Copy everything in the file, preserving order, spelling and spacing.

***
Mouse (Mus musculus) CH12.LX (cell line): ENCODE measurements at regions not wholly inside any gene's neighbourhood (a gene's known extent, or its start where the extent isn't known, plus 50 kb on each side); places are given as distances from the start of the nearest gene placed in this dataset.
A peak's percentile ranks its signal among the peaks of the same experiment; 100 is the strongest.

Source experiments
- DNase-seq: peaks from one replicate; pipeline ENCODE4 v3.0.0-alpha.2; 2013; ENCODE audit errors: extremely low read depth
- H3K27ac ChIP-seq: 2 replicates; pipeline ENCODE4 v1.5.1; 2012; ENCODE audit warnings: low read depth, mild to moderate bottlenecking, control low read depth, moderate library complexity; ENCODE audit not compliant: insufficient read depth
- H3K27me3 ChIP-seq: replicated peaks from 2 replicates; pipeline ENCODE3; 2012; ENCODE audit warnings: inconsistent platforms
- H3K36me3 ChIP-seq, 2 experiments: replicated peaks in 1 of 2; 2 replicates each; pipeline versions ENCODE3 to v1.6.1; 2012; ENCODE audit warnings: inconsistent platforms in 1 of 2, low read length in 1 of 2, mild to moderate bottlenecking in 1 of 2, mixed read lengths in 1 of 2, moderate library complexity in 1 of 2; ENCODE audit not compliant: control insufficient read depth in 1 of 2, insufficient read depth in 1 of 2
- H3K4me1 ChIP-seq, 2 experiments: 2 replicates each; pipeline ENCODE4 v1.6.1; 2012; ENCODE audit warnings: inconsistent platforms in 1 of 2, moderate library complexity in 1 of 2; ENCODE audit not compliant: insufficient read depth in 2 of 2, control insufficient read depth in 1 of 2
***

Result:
Mouse (Mus musculus) CH12.LX (cell line): ENCODE measurements at regions not wholly inside any gene's neighbourhood (a gene's known extent, or its start where the extent isn't known, plus 50 kb on each side); places are given as distances from the start of the nearest gene placed in this dataset.
A peak's percentile ranks its signal among the peaks of the same experiment; 100 is the strongest.

Source experiments
- DNase-seq: peaks from one replicate; pipeline ENCODE4 v3.0.0-alpha.2; 2013; ENCODE audit errors: extremely low read depth
- H3K27ac ChIP-seq: 2 replicates; pipeline ENCODE4 v1.5.1; 2012; ENCODE audit warnings: low read depth, mild to moderate bottlenecking, control low read depth, moderate library complexity; ENCODE audit not compliant: insufficient read depth
- H3K27me3 ChIP-seq: replicated peaks from 2 replicates; pipeline ENCODE3; 2012; ENCODE audit warnings: inconsistent platforms
- H3K36me3 ChIP-seq, 2 experiments: replicated peaks in 1 of 2; 2 replicates each; pipeline versions ENCODE3 to v1.6.1; 2012; ENCODE audit warnings: inconsistent platforms in 1 of 2, low read length in 1 of 2, mild to moderate bottlenecking in 1 of 2, mixed read lengths in 1 of 2, moderate library complexity in 1 of 2; ENCODE audit not compliant: control insufficient read depth in 1 of 2, insufficient read depth in 1 of 2
- H3K4me1 ChIP-seq, 2 experiments: 2 replicates each; pipeline ENCODE4 v1.6.1; 2012; ENCODE audit warnings: inconsistent platforms in 1 of 2, moderate library complexity in 1 of 2; ENCODE audit not compliant: insufficient read depth in 2 of 2, control insufficient read depth in 1 of 2